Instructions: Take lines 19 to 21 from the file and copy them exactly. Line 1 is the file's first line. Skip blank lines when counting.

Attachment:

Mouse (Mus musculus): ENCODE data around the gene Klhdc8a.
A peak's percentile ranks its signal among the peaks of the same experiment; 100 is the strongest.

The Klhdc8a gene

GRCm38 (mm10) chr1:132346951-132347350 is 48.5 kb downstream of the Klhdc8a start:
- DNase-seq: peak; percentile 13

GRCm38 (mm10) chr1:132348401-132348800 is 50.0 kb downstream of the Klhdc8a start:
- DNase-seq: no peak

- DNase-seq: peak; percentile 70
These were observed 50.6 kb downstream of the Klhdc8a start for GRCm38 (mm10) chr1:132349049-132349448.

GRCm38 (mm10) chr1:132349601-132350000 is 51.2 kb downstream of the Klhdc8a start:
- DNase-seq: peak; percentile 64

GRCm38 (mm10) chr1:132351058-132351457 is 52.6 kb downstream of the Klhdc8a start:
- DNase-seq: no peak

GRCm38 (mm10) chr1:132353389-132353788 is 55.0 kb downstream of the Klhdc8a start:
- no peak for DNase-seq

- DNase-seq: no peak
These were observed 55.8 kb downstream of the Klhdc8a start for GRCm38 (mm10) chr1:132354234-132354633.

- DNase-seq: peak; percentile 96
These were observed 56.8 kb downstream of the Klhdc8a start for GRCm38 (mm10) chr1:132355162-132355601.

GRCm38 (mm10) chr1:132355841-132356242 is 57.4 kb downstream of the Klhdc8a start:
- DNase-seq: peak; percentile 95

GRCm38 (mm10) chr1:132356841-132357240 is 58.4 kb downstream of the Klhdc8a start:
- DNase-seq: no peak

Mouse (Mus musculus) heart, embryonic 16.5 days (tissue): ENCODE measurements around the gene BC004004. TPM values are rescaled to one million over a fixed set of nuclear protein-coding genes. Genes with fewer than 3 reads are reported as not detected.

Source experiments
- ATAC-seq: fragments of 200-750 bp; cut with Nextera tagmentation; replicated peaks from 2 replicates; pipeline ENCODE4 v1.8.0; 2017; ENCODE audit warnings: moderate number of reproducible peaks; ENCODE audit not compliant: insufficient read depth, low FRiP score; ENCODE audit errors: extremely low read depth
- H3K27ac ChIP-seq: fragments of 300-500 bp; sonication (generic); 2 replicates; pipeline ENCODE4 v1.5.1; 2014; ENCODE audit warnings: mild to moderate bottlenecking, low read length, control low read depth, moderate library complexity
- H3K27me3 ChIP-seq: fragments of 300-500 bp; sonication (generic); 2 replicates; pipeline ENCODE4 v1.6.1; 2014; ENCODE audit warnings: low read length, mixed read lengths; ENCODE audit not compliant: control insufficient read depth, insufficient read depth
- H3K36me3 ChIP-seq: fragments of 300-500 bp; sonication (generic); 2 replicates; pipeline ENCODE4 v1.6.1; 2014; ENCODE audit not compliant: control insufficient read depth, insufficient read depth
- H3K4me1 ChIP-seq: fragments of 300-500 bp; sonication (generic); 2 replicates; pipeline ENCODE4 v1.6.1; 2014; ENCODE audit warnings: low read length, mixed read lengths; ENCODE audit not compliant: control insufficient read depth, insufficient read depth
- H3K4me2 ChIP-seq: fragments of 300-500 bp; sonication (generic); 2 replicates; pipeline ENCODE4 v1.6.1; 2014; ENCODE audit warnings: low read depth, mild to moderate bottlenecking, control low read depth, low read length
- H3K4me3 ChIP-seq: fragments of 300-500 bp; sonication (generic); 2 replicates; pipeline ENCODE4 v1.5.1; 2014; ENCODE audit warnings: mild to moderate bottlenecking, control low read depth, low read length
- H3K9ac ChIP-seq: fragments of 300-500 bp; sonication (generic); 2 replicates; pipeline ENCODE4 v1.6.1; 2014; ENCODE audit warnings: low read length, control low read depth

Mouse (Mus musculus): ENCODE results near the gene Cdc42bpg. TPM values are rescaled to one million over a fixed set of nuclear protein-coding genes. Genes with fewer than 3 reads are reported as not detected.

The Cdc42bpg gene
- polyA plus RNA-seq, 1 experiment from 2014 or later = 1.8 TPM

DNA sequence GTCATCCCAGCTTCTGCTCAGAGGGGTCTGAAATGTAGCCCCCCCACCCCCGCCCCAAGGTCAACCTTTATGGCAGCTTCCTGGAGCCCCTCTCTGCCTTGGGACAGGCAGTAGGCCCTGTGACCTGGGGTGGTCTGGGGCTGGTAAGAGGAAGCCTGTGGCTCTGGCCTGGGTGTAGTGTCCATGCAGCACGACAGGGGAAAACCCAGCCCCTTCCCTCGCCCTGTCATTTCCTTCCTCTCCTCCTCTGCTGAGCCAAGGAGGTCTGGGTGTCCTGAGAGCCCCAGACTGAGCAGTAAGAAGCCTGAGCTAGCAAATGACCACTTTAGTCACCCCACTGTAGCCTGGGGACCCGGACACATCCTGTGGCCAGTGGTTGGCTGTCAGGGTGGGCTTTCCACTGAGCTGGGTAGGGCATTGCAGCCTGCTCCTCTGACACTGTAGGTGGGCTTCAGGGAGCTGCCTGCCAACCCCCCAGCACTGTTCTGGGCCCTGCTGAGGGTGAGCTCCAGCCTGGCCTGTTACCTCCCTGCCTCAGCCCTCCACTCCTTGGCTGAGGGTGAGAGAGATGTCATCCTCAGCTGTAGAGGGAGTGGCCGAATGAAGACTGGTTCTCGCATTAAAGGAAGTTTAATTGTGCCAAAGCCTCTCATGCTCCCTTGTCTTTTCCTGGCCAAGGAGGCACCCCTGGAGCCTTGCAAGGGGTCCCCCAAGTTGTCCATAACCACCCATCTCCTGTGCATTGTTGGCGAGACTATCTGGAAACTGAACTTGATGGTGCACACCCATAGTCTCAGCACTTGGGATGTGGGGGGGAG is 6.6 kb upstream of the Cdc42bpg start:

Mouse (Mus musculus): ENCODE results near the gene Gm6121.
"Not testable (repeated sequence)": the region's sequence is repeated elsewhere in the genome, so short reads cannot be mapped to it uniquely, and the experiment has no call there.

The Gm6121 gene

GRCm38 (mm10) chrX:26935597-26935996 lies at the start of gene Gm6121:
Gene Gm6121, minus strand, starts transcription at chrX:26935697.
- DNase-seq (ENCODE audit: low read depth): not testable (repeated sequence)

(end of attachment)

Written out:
These were observed 56.8 kb downstream of the Klhdc8a start for GRCm38 (mm10) chr1:132355162-132355601.

GRCm38 (mm10) chr1:132355841-132356242 is 57.4 kb downstream of the Klhdc8a start:
- DNase-seq: peak; percentile 95